The most viable Democratic candidate running right now is Hillary Clinton. She is going to win the nomination, and she will run in the general with little to no negative coverage from the press. This will put whoever the Republican candidate is at a disadvantage. However, that does not mean Hillary Clinton is the best that the Democratic Party can put forward by virtue of her net positives. She is simply the best they can put forward simply because she’s all they’ve got.

Nick Kristof of the New York Times tried recently to sell Hillary as just freakin’ awesome, using PolitiFact and statistics to make it look that way. Here’s what he wrote:

PolitiFact, the Pulitzer Prize winning fact checking site, calculates that of the Clinton statements it has examined, 95 percent are either true or mostly true.

That’s more than twice as high as the percentages for any of the other candidates, with 46 percent for Bernie Sanders’s, 12 percent for Trump’s, 23 percent for Ted Cruz’s and 33 percent for John Kasich’s. Here we have a rare metric of integrity among candidates, and it suggest that contrary to popular impressions, Clinton is far more honest and trustworthy than her peers.

Whoa. Those are some awesome numbers in Hillary’s favor. Even when you take into account that PolitiFact is as horribly skewed to the Left as every other major media outlet, 95 percent true is a solid record for Hillary.

Unfortunately, that is not even close to what PolitiFact said. The following appeared underneath Kristof’s column:

Correction: April 23, 2016: An earlier version of this column misstated some of the percentages of true statements as judged by PolitiFact.

And here is what Kristof’s column now says:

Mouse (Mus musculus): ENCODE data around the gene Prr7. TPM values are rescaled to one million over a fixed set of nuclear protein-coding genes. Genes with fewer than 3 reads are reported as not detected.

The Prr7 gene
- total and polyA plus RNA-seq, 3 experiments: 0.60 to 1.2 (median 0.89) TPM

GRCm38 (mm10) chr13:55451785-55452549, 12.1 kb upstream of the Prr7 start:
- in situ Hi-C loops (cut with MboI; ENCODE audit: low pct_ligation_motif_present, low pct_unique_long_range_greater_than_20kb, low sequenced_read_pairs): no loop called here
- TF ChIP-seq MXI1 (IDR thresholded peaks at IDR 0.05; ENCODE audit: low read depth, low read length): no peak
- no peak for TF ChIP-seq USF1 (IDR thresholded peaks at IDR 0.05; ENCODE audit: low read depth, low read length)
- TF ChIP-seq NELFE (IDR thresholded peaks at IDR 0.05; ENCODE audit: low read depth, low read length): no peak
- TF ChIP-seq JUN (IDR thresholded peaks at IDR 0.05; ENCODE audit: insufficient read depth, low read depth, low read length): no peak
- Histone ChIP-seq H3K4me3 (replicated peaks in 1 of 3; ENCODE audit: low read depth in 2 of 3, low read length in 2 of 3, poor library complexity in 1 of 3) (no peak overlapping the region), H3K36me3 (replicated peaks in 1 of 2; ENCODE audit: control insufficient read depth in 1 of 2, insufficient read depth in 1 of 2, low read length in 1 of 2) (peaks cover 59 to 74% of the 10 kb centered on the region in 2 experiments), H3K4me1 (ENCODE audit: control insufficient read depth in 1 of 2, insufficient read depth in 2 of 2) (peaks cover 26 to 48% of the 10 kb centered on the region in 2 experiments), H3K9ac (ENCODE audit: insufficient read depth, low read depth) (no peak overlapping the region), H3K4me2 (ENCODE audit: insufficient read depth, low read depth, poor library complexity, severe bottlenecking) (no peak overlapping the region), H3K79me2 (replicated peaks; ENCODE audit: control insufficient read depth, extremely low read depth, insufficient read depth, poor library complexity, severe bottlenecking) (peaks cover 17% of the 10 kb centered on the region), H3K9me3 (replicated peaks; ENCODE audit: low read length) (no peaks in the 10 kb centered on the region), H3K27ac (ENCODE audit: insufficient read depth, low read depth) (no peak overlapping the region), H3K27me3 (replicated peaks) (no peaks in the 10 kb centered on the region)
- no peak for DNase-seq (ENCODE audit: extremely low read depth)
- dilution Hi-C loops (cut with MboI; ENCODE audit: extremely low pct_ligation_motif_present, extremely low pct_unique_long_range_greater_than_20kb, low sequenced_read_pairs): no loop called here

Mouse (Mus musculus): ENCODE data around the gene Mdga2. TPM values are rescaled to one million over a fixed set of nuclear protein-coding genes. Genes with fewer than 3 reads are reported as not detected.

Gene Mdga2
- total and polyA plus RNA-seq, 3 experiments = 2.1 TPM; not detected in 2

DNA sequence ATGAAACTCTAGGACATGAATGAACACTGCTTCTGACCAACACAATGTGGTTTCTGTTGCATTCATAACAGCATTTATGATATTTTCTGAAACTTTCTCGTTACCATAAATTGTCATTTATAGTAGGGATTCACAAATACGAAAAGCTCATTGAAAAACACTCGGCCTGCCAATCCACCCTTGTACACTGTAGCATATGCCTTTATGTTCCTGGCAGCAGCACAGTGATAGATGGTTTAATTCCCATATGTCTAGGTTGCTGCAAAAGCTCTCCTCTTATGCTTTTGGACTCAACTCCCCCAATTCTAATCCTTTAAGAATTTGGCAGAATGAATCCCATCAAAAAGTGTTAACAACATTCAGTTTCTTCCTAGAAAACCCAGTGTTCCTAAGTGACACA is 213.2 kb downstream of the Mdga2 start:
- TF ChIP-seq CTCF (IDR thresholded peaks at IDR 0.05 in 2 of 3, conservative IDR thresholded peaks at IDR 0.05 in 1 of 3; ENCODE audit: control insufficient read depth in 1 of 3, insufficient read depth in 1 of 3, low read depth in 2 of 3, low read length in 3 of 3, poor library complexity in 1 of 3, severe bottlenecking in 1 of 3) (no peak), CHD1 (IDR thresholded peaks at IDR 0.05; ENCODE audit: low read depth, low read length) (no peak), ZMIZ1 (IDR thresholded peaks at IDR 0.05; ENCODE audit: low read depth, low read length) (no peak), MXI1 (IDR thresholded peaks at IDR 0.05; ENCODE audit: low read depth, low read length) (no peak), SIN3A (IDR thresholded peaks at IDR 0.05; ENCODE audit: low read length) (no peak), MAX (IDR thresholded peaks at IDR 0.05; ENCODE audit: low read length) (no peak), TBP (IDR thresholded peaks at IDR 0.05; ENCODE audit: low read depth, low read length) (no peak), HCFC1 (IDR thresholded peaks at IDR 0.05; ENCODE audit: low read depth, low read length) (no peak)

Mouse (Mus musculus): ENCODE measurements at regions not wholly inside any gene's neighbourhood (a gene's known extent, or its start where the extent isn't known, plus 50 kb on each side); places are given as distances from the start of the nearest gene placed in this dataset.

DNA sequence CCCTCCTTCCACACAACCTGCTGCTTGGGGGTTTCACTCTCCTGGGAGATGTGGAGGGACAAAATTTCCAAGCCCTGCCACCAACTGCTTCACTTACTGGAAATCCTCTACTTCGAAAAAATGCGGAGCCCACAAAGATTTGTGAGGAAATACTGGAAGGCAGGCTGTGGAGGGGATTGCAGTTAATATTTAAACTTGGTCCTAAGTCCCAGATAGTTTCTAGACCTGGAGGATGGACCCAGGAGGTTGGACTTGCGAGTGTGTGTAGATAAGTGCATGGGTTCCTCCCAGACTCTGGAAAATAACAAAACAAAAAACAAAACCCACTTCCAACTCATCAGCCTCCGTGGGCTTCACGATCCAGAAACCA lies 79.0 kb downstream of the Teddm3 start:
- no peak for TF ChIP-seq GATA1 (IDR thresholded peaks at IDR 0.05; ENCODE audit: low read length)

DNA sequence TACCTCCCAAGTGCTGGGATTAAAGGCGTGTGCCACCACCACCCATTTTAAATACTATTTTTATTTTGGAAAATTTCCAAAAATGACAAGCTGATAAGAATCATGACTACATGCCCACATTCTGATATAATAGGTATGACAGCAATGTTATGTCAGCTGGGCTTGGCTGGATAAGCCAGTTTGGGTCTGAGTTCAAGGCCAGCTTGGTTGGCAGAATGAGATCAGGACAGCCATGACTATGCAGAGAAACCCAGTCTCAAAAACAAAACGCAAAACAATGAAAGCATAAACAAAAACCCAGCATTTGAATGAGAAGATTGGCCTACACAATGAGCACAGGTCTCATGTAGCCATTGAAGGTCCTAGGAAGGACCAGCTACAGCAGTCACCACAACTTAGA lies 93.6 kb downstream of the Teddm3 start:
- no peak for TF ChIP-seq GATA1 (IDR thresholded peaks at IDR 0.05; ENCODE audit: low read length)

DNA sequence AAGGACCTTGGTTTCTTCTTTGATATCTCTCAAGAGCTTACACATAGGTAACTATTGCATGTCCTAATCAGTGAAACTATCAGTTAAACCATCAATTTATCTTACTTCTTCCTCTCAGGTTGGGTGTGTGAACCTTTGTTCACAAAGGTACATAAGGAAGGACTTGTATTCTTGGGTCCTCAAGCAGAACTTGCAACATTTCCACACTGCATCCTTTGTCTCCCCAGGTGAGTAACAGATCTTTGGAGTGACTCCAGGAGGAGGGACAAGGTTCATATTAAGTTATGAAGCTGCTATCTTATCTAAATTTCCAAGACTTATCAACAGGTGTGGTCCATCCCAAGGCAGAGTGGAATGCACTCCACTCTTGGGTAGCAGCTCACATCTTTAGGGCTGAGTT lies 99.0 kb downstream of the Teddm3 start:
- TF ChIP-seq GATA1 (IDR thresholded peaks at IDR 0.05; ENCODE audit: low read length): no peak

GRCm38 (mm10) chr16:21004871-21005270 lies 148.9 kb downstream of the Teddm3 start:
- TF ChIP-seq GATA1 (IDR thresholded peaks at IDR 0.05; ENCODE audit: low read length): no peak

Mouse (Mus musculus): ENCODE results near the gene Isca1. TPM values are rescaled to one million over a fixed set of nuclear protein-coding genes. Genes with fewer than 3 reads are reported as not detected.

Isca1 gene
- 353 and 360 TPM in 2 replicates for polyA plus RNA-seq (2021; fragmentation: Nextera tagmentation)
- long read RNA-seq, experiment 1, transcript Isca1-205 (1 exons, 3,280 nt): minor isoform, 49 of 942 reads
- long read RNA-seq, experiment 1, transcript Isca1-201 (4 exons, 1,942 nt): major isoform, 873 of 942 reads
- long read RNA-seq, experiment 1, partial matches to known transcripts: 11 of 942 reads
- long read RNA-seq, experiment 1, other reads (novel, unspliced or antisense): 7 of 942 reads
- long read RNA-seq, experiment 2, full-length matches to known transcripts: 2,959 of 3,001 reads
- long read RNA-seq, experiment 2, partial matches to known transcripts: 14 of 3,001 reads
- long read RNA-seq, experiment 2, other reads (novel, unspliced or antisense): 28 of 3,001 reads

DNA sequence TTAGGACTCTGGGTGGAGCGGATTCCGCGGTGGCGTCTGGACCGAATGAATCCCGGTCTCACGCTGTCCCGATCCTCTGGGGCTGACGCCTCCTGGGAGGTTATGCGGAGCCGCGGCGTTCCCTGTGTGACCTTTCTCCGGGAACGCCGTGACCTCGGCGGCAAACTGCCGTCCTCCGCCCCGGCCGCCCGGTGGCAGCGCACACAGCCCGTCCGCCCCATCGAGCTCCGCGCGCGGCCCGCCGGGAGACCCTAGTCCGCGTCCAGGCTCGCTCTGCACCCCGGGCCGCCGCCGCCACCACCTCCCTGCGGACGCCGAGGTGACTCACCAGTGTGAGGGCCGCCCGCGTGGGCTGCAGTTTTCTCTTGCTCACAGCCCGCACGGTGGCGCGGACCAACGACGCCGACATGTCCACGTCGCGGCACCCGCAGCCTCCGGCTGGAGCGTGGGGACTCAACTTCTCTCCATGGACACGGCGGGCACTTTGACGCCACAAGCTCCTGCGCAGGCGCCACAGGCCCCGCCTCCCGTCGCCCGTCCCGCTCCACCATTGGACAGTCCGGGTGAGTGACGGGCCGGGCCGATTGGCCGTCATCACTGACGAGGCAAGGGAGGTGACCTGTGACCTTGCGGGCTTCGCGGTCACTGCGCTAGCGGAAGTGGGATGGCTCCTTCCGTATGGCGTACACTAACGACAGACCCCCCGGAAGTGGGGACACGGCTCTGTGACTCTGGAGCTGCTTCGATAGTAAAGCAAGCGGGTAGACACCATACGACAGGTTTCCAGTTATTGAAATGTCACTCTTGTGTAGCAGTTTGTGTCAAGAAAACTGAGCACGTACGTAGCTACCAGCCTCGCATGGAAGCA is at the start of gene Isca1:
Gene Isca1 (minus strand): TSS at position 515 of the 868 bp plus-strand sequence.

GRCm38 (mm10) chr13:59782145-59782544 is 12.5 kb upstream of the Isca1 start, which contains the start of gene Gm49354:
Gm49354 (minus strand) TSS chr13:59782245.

PolitiFact, the Pulitzer Prize-winning fact-checking site, calculates that of the Clinton statements it has examined, 50 percent are either true or mostly true.

That compares to 49 percent for Bernie Sanders’s, 9 percent for Trump’s, 22 percent for Ted Cruz’s and 52 percent for John Kasich’s. Here we have a rare metric of integrity among candidates, and it suggests that contrary to popular impressions, Clinton is relatively honest — by politician standards.

We went from “95 percent are either true or mostly true” to “50 percent are true or mostly true.” Kristof was 45 percent off the mark. They also had to change “Clinton is far more honest and trustworthy than her peers” to “Clinton is relatively honest – by politician standards.” The only way Hillary Clinton is “far more honest and trustworthy than her peers” is if by “peers,” Kristof was referring to other senile senior citizens, and even then most of them would have to have very advanced dementia.

This revision, which was reported by Powerline’s John Hayward, is exactly why the Democrats are in trouble. Someone who is seen as barely honest and only truthful about 50 percent of the time is the very best they can hope for.

And we’re sitting here squandering what should be a cakewalk in November.